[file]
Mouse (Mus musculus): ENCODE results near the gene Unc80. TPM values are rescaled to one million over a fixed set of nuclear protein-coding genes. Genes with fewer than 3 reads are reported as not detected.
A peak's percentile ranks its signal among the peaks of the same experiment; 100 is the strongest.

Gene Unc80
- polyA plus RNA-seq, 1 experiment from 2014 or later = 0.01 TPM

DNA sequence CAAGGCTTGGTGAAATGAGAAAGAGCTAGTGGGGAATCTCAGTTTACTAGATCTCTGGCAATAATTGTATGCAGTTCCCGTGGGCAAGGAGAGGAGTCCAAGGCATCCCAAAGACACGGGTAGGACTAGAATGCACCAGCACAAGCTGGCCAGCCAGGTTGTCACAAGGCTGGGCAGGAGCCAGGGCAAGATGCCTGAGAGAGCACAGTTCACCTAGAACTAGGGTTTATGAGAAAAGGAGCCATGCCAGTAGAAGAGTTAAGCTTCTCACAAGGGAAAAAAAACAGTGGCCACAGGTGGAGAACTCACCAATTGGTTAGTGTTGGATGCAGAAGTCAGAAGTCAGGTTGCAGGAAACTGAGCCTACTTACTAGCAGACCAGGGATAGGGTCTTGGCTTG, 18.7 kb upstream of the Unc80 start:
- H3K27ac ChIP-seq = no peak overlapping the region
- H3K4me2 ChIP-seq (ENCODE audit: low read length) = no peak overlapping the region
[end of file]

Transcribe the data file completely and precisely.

Mouse (Mus musculus): ENCODE results near the gene Unc80. TPM values are rescaled to one million over a fixed set of nuclear protein-coding genes. Genes with fewer than 3 reads are reported as not detected.
A peak's percentile ranks its signal among the peaks of the same experiment; 100 is the strongest.

Gene Unc80
- polyA plus RNA-seq, 1 experiment from 2014 or later = 0.01 TPM

DNA sequence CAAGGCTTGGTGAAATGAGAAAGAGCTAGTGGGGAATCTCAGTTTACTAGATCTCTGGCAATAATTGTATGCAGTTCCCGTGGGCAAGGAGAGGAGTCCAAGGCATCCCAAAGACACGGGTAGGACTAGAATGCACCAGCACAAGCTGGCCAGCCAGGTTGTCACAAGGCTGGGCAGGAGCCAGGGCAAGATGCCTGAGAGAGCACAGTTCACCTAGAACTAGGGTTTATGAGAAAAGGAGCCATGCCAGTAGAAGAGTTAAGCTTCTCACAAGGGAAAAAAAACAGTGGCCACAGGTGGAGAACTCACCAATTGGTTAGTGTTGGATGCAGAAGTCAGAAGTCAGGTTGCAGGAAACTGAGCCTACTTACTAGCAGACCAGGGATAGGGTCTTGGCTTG, 18.7 kb upstream of the Unc80 start:
- H3K27ac ChIP-seq = no peak overlapping the region
- H3K4me2 ChIP-seq (ENCODE audit: low read length) = no peak overlapping the region